Twenty years have past since Norwegian guitar hero Eivind Aarset solodebuted as bandleader with the electronic avant-garde jazz classic ‘Électronique Noire’ (Jazzland Recordings/EmArcy, 1998), an album featured by the New York Times as “one of the best post-Miles releases”.

February Jazz, Oslo 2018

Most of the nine tracks on the record are based on work commissioned for the festival Maijazz and performed in Stavanger in 1997. This Thursday we will play Jazzland Recordings’ new release of the LP on one of the world’s best sound systems prepared in the music department at Deichman by Duet Audio. Local CAS host Kent Horne will be joined by the artist himself who’ll talk about the release, the music and the production before we lean back and listen to the entire album from the beginning to end

Eivind Aarset shows great creativity on «Électronique Noire». In previous interviews he has mentioned works by Jimi Hendrix, Carlos Santana, Terje Rypdal and Bill Frisell as influences for that very special personal sound you will hear on the album.

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Warped and Magnetic

The atmosphere he creates through technological exploration and improvised musical maneuvering with his instruments can be both disturbing and appealing at the same time. The guitar is used both as a string instrument and a tam tam drum and is, among other things, channeled through Aarset’s beloved Boss DD5 digital delay pedal and a laptop with different plugins to manipulate and propagate the sounds into his warped, detailed cosmos.

As with the energy we know from bands like Black Sabbath, Mahavishnu Orchestra and Deep Purple on the rock part of the scale, and Brian Eno, Jon Hassel and Jan Garbarek in the more ambient end, all artists Aarset himself has drawn as early sources of inspiration, the tracks on Électronique Noire stretch into experimental and atmospheric soundscapes somewhere in the tension between jazz, psychedelic rock, ambient and electronics.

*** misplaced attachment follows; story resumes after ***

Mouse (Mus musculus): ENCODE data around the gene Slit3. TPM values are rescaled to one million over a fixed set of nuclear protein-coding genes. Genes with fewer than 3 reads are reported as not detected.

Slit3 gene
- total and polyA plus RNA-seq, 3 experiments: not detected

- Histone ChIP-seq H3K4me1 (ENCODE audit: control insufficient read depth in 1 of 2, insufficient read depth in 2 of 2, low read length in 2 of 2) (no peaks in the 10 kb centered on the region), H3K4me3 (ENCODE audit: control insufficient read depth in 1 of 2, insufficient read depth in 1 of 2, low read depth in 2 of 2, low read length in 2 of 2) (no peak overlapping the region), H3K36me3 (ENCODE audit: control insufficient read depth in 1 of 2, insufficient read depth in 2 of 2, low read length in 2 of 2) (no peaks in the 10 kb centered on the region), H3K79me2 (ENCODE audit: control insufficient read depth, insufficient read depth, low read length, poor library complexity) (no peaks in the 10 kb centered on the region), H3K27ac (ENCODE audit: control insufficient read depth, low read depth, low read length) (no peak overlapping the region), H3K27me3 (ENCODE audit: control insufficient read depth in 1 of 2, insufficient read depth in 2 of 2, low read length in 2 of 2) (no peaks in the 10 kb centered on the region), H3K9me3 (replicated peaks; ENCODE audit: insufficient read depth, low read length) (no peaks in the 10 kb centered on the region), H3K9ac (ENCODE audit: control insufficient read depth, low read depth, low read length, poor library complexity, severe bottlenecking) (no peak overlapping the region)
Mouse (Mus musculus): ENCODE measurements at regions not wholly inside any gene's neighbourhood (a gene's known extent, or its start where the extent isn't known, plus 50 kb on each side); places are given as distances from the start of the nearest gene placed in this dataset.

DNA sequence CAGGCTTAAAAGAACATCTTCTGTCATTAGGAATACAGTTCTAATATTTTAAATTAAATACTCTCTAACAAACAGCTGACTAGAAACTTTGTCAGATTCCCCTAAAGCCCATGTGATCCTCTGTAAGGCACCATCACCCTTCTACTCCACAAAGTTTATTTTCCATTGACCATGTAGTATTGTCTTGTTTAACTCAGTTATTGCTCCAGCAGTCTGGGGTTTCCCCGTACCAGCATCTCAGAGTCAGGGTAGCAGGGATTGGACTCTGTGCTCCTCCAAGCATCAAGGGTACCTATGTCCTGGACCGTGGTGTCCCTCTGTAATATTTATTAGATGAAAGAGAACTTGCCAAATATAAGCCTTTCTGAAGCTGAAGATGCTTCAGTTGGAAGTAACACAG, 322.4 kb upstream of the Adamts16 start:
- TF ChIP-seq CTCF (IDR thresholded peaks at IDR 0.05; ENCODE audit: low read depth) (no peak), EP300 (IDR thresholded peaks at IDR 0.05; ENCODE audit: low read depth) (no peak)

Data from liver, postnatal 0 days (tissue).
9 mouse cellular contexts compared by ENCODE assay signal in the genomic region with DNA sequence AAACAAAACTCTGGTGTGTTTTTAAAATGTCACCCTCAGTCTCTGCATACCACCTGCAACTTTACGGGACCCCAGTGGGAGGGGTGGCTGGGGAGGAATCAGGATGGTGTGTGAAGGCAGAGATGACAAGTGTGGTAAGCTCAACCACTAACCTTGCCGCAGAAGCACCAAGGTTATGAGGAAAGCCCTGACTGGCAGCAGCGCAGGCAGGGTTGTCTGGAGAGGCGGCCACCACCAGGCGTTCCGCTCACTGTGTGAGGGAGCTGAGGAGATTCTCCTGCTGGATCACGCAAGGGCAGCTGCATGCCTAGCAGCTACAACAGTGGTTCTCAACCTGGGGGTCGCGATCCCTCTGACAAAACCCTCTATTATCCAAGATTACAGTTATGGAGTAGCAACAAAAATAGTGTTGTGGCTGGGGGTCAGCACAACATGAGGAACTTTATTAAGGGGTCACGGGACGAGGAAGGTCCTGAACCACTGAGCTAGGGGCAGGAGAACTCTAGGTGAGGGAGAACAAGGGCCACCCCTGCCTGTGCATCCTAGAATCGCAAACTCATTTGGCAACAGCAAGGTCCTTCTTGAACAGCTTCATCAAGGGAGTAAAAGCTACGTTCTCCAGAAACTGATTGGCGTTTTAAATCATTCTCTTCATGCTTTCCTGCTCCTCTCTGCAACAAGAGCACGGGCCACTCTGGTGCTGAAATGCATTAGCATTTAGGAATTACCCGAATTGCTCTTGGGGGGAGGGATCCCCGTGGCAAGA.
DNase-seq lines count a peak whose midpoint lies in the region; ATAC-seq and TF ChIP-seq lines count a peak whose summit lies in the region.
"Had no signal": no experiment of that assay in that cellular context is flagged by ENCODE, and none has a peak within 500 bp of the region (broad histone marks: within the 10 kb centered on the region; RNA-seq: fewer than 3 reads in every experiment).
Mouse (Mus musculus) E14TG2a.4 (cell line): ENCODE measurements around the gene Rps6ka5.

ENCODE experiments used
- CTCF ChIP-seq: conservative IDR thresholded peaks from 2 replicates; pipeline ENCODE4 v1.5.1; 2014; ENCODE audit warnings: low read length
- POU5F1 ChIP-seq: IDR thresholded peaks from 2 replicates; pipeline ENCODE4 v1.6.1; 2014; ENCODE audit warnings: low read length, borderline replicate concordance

Among contributing musicians on the record we find well known Norwegian musicians, such as Ingebrigt Håker Flaten, Bugge Wesseltoft, Anders Engen, Kjetil Bjerkestrand and Bjørn Kjellemyr, Kjetil Saunes, Jonny Sjo, Kim Ofstad, Vidar Johansen and Nils Petter Molvær. On the technical side, both Ulf Holand, Giert Clausen, Bernhard Löhr and Truls Birkeland, Kaj Hjertenes, Per Ravnaas, in addition to Aarset, Saunes and Bugge, have all put their fingers on knots and buttons, to help the album become of such importance for the new wave of adventurous sound, the groovy electro jazz that made the world’s ears point to Norwayin the late 90’s.

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New Conception Of Bitches Brew

By the end of the last millennium, in the course of a year, we were exposed to a number of Norwegian classics that literally introduced us to new conceptions of jazz. Before “Électronique Noire” and Nils Petter Molvær’s “Khmer” were released in ’97 -’98, we obtained an example from Petter Wettre Quartet with the infectious ‘Pig Virus’ (Curling Legs, 1996). Later, Supersilent released their haunted noise experiments “1-3” on Rune Grammofon, Bugge Wesseltoft his “New Conception of Jazz” and his duo with Sidsel Endresen on Curling Legs, “Duplex Ride” – another Prize winner, before hard-hitting groups like Close Erase and Atomic exploded with albums like “Dance This” and “Boom Boom”.

The music press wrote about how fresh and fiery Norwegian Viking blood were injected into Miles Davis’ electric ethno jazz brew , and how Électronique Noire built bridges from his experimental era of the first half of the 70’s, and connected the album to Miles’ electronic epoch, and the hallmarks from Miles’ captivating title “Bitches Brew” was unmistakably recognisable.

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When you hear the ambient space jazz on “In A Silent Way” or the more cacophonic, energetic live albums with Miles, like “Black Beauty” and “At Fillmore”, the dissonant afro ethnic grooves on “On the Corner”, the often long, funky jams as in the following live album “In Concert” – massive, dark, percussive, intense and smoldering, it is easy to hear parallels to recordings like ‘Électronique Noire’ and ‘Khmer’.

Join us in the hour from 6pm listening to our musical lead up list preparing for this month’s Norwegian album classic at the library in Oslo.

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Date and Time: Thursday February 1st, 7pm – 9pm (doors open at 6pm)

Venue: Deichman Main Public Library

Tickets: 50/100NOK in advance here

Presenters: Kent Horne with guitarist Eivind Aarset

Audio Menu installed by Duet AudioCartridge: Dynavector XX2 MK2Turntable: Dr. Feickert BlackbirdTone arm: Jelco750 LB 12″Preamp: 4 x Monoblocks Auralic Merak 2x800WIntegrated Amp with phono stage: Ayon AurisLoudspeakers: Piega Classic 80.2Interconnects: Midas Reference SiljeSpeaker Cable: Midas Reference SiljePower Cable: Oyaide TunamiPower Conditioner: Isol-8.

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